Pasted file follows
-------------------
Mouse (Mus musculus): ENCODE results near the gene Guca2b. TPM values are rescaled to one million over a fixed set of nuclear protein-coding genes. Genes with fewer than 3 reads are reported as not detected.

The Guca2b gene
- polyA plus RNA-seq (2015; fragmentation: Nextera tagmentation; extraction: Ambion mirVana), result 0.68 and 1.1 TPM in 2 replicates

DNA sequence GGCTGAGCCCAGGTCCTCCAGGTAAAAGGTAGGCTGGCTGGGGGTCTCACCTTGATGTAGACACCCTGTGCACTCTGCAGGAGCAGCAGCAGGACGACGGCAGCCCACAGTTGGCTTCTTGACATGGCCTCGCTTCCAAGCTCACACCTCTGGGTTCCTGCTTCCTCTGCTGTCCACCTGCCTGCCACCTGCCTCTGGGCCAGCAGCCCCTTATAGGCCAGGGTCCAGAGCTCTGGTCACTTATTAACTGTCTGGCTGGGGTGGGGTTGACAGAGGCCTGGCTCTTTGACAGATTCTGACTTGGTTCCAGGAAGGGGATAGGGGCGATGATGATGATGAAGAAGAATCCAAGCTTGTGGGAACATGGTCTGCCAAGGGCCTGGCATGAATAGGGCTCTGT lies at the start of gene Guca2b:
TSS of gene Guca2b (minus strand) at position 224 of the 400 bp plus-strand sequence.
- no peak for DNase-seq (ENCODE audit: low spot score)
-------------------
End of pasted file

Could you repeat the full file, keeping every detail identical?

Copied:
Mouse (Mus musculus): ENCODE results near the gene Guca2b. TPM values are rescaled to one million over a fixed set of nuclear protein-coding genes. Genes with fewer than 3 reads are reported as not detected.

The Guca2b gene
- polyA plus RNA-seq (2015; fragmentation: Nextera tagmentation; extraction: Ambion mirVana), result 0.68 and 1.1 TPM in 2 replicates

DNA sequence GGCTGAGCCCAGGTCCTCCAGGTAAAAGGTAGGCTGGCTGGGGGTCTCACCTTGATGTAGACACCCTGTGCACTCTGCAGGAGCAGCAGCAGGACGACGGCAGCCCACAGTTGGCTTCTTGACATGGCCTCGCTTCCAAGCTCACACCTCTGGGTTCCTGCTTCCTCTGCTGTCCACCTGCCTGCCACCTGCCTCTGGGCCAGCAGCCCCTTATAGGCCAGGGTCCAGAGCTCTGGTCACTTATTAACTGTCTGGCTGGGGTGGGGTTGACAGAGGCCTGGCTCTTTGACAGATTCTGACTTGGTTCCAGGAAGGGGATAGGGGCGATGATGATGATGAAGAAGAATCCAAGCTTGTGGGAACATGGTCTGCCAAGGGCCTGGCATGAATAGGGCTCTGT lies at the start of gene Guca2b:
TSS of gene Guca2b (minus strand) at position 224 of the 400 bp plus-strand sequence.
- no peak for DNase-seq (ENCODE audit: low spot score)